Engelen cites three reasons why hospitals are wary of social media. Firstly, "the unknown" aspect; it is new and many are unaware of the power and spread of social media and of Internet use. The second reason concerns evidence; in healthcare we look for evidence- based solutions: evidence of success, real numbers, cost efficiency and medical facts. But this is not available for social media, which is only starting to make an impact on healthcare. The third issue is control; healthcare boards and management tend to control information but social media, as Engelen puts it, "has the taste of the uncontrollable". Conceding that this is partially true he does however emphasise that with good policy and strategy it is possible to increase interaction with patients and their informal care without jeopardising reputation.
For Bennett, managers shouldn't be hesitant, "we are simply doing the same thing we have always been doing but now we are utilising new tools that people want". The control issue however, produces a much stronger response. On asking Bennett the control question he went straight to the point, "Get over it! You never had control, it was an illusion". He stressed that the common concern of what happens if someone says something bad about you isn't that important and that people have always been criticising services and staff.
"No one is perfect. There is always someone who is not happy with your organisation or some aspect of it. And up until now they have been able to talk to their neighbours, friends and co-workers...they were always talking about you. Now they are out there on the web talking about you, talking to their Facebook friends and their Twitter friends. So you have a choice as an organisation: you can ignore them and pretend that they are not talking about you, or, you can join the conversation and try to resolve the problem."
Yes, the criticism is out there for everyone to see but so is your response, turning a negative situation into a positive, "If you do that then everyone else in that community is going to see that interaction. They are going to see that someone had a complaint and that you stepped up and said sorry that you have a problem, how can we help you".
Bennett makes a good point, how can we defend ourselves, and our services if we neglect to join the conversation? Facing up to criticism, listening to those who use our services and their opinion can help improve services and increase customer satisfaction. Social media also allows us to see positive comments and success stories that we might not have seen before.
Finance and Practicalities
So far we have seen a lot of positives: increased communication and interaction with patients, increased visibility and transparency and a wide variety of networking opportunities. But what about the practicalities? Two vital questions must be answered: firstly, how much will it cost? And secondly who will take care of it?
For Ed Bennett the extraordinary thing about social media is that these tools are essentially free, you can set up an account on YouTube, Twitter and Facebook or start a blog for free and reach a worldwide audience. Indeed, because these tools are free and relatively easy to start up and maintain they are often overlooked, their value underestimated.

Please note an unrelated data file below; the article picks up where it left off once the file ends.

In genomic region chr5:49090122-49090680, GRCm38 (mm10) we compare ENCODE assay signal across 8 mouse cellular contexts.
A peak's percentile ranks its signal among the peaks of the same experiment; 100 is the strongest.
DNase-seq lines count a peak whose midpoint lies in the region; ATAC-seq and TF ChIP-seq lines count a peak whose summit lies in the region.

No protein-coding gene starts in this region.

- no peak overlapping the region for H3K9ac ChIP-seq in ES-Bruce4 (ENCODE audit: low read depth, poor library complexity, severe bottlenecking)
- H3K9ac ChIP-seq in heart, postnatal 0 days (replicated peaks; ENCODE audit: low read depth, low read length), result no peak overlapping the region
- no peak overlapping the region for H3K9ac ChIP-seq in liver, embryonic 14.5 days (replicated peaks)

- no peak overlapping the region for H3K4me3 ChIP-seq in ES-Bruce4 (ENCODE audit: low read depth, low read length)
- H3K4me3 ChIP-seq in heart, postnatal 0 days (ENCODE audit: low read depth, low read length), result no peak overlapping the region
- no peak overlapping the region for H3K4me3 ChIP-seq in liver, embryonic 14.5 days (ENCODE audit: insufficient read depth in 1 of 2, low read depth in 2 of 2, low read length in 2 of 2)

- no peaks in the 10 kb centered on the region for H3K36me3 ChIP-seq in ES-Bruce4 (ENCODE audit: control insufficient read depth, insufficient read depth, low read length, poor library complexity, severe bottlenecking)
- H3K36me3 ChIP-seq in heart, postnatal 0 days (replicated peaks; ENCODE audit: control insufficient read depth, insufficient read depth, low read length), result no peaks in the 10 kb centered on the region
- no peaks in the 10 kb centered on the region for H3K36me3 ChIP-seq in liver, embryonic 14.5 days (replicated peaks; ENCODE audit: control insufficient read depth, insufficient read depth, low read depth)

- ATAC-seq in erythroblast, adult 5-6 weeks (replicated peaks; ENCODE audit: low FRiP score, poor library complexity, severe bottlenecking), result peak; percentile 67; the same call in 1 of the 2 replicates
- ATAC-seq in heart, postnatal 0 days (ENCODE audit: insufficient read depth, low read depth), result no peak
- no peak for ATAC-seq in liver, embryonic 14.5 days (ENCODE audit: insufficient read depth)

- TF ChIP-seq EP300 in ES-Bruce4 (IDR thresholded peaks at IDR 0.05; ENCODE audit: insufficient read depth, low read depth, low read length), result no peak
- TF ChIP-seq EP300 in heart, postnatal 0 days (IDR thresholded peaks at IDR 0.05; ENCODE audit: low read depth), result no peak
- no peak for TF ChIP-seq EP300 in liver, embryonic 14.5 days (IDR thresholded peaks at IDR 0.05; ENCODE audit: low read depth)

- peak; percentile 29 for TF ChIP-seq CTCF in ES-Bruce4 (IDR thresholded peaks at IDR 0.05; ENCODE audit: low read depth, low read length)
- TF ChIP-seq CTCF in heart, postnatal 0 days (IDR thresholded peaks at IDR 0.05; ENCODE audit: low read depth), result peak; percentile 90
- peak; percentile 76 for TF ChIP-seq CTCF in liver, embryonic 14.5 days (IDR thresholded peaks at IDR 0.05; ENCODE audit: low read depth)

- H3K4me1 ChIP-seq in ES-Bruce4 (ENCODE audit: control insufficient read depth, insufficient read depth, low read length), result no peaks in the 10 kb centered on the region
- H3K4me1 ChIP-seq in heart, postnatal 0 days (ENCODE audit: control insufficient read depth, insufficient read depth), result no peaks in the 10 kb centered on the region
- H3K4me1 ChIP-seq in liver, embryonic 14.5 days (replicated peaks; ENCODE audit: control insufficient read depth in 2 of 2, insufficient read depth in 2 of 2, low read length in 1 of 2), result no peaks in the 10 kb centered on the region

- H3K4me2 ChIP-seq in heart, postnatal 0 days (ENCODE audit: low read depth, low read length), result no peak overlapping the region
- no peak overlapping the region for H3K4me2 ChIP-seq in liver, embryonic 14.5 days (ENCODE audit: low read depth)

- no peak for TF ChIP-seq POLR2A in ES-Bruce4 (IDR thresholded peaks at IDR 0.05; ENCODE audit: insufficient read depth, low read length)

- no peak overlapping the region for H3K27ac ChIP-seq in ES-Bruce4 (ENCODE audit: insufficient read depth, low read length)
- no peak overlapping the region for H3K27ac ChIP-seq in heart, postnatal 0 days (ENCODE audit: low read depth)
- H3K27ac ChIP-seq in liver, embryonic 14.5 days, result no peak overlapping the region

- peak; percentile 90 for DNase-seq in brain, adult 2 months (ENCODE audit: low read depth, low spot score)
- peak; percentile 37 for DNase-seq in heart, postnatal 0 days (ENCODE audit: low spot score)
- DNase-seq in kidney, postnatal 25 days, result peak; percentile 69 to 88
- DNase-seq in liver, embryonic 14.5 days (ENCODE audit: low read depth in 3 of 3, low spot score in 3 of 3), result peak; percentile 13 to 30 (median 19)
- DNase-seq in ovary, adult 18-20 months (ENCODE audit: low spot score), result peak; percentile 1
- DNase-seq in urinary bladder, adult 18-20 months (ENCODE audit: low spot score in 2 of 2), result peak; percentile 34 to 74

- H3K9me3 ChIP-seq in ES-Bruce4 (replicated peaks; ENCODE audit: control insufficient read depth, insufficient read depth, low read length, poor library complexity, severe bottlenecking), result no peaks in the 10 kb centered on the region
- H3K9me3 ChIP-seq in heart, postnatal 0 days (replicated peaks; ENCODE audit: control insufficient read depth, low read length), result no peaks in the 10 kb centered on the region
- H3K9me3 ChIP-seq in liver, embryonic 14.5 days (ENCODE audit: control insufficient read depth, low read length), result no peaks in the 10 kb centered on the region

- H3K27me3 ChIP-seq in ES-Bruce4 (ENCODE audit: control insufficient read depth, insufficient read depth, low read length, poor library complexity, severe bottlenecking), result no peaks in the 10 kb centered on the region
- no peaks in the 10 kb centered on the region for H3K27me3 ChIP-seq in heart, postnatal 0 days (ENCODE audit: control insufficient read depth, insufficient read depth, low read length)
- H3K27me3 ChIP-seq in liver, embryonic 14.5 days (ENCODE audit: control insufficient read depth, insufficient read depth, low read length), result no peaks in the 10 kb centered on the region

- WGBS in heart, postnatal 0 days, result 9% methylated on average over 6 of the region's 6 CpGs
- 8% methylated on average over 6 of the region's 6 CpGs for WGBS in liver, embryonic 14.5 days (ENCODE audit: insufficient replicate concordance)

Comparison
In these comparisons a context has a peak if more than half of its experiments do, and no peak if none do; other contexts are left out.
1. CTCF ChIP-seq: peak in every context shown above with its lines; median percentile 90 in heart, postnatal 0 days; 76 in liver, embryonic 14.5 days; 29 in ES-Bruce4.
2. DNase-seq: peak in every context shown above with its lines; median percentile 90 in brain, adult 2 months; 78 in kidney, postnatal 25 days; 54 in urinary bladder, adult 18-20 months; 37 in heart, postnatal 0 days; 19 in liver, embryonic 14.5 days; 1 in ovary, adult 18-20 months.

The main investment is not financial but peoples' time; someone needs to update the blog, post on Twitter and respond to queries. UMMS does not have a specific staff member solely in charge of social media, instead several people in the communications office spend a small portion of their day updating on one of the social media sites. For example one person maintains and monitors the Facebook account. This is just simply one of their duties and not a full time job. Bennett estimates that a half hour a day updating, taking a look at comments, maybe responding to comments or passing them on is all that is needed. The great thing being you can spend as little or as much time as you want but you don't have to invest a lot.
Outlook for the Future
Social media will only grow in importance, and new, more advanced methods of social networking will undoubtedly be developed. For Bennett, in the next few years it will become expected of hospitals to use social media. While at the minute patients still find it pleasantly surprising to find hospitals on Facebook, in the future the surprise will be not being able to find them on there, "I think you are going to see a very quick change in what the expectations of your community are and the reaction isn't going to be 'oh that's really great they have a Facebook account!' the reaction is going to be 'what is the matter with these people, why don't they have a Facebook account?'"
Bennett likens this situation to conversations he had in the late 90s when hospitals were debating setting up websites, a decade later it is unthinkable that a hospital wouldn't have a website, he believes the same thing will happen with social media and the great part is it doesn't involve spending any money!
Engelen is also very sure of the importance and the future of social media in healthcare, not just in PR and communication but also in patient care. I asked him for a few words of wisdom for any hospital managers considering branching into social media, his answer: "Yes. Three things: start, start and start!" He recommends starting small and broadening afterwards instead of diving into social media with a big bang; most of all he stresses not to be afraid.
From talking to Bennett and Engelen it is clear that social media has already made an impact in the healthcare sector and that there is also great potential for further development. Their lists show how more and more hospitals are using social networking sites in both the US and Europe and how it is becoming part and parcel of everyday hospital activity. It would seem that social media is not just a passing trend but an extremely useful, and soon to be essential tool for hospitals and healthcare institutions.